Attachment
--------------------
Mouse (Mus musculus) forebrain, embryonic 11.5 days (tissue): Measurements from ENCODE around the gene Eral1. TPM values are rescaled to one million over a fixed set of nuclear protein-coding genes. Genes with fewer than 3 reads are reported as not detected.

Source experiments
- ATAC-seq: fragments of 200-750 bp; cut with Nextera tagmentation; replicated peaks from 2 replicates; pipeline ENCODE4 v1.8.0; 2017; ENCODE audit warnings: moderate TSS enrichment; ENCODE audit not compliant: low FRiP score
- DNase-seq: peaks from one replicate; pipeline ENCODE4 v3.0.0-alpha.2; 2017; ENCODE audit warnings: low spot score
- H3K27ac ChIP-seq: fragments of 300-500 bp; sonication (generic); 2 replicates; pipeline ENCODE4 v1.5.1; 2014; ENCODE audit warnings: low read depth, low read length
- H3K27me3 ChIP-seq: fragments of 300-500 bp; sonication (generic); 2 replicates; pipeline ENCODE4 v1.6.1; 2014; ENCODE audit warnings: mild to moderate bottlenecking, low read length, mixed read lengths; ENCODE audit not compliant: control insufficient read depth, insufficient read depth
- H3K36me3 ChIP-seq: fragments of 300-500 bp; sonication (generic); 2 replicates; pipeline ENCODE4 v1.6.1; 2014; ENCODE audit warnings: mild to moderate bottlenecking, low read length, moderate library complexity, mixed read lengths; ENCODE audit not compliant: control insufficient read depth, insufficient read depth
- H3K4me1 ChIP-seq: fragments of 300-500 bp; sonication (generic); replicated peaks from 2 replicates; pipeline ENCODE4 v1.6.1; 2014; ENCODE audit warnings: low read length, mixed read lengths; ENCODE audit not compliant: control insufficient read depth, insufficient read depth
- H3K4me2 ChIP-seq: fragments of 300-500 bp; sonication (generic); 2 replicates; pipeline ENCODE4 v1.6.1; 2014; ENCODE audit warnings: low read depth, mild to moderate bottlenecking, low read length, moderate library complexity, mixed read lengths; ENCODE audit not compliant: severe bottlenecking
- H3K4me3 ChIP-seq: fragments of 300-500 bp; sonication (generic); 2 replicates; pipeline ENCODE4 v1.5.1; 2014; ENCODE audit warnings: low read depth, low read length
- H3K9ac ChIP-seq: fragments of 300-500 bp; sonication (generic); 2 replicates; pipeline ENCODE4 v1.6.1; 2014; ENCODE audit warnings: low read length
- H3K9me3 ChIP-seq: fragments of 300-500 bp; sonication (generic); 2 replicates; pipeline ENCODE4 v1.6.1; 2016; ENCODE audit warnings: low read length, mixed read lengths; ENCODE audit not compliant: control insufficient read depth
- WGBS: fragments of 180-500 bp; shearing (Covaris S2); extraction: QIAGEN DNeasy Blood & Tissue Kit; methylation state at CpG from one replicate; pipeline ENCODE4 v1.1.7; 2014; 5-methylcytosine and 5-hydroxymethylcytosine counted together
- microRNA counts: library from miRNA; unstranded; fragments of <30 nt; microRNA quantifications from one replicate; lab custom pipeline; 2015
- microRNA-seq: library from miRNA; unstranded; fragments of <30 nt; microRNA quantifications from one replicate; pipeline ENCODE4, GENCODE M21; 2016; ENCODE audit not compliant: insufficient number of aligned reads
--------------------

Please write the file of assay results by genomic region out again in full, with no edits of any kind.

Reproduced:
Mouse (Mus musculus) forebrain, embryonic 11.5 days (tissue): Measurements from ENCODE around the gene Eral1. TPM values are rescaled to one million over a fixed set of nuclear protein-coding genes. Genes with fewer than 3 reads are reported as not detected.

Source experiments
- ATAC-seq: fragments of 200-750 bp; cut with Nextera tagmentation; replicated peaks from 2 replicates; pipeline ENCODE4 v1.8.0; 2017; ENCODE audit warnings: moderate TSS enrichment; ENCODE audit not compliant: low FRiP score
- DNase-seq: peaks from one replicate; pipeline ENCODE4 v3.0.0-alpha.2; 2017; ENCODE audit warnings: low spot score
- H3K27ac ChIP-seq: fragments of 300-500 bp; sonication (generic); 2 replicates; pipeline ENCODE4 v1.5.1; 2014; ENCODE audit warnings: low read depth, low read length
- H3K27me3 ChIP-seq: fragments of 300-500 bp; sonication (generic); 2 replicates; pipeline ENCODE4 v1.6.1; 2014; ENCODE audit warnings: mild to moderate bottlenecking, low read length, mixed read lengths; ENCODE audit not compliant: control insufficient read depth, insufficient read depth
- H3K36me3 ChIP-seq: fragments of 300-500 bp; sonication (generic); 2 replicates; pipeline ENCODE4 v1.6.1; 2014; ENCODE audit warnings: mild to moderate bottlenecking, low read length, moderate library complexity, mixed read lengths; ENCODE audit not compliant: control insufficient read depth, insufficient read depth
- H3K4me1 ChIP-seq: fragments of 300-500 bp; sonication (generic); replicated peaks from 2 replicates; pipeline ENCODE4 v1.6.1; 2014; ENCODE audit warnings: low read length, mixed read lengths; ENCODE audit not compliant: control insufficient read depth, insufficient read depth
- H3K4me2 ChIP-seq: fragments of 300-500 bp; sonication (generic); 2 replicates; pipeline ENCODE4 v1.6.1; 2014; ENCODE audit warnings: low read depth, mild to moderate bottlenecking, low read length, moderate library complexity, mixed read lengths; ENCODE audit not compliant: severe bottlenecking
- H3K4me3 ChIP-seq: fragments of 300-500 bp; sonication (generic); 2 replicates; pipeline ENCODE4 v1.5.1; 2014; ENCODE audit warnings: low read depth, low read length
- H3K9ac ChIP-seq: fragments of 300-500 bp; sonication (generic); 2 replicates; pipeline ENCODE4 v1.6.1; 2014; ENCODE audit warnings: low read length
- H3K9me3 ChIP-seq: fragments of 300-500 bp; sonication (generic); 2 replicates; pipeline ENCODE4 v1.6.1; 2016; ENCODE audit warnings: low read length, mixed read lengths; ENCODE audit not compliant: control insufficient read depth
- WGBS: fragments of 180-500 bp; shearing (Covaris S2); extraction: QIAGEN DNeasy Blood & Tissue Kit; methylation state at CpG from one replicate; pipeline ENCODE4 v1.1.7; 2014; 5-methylcytosine and 5-hydroxymethylcytosine counted together
- microRNA counts: library from miRNA; unstranded; fragments of <30 nt; microRNA quantifications from one replicate; lab custom pipeline; 2015
- microRNA-seq: library from miRNA; unstranded; fragments of <30 nt; microRNA quantifications from one replicate; pipeline ENCODE4, GENCODE M21; 2016; ENCODE audit not compliant: insufficient number of aligned reads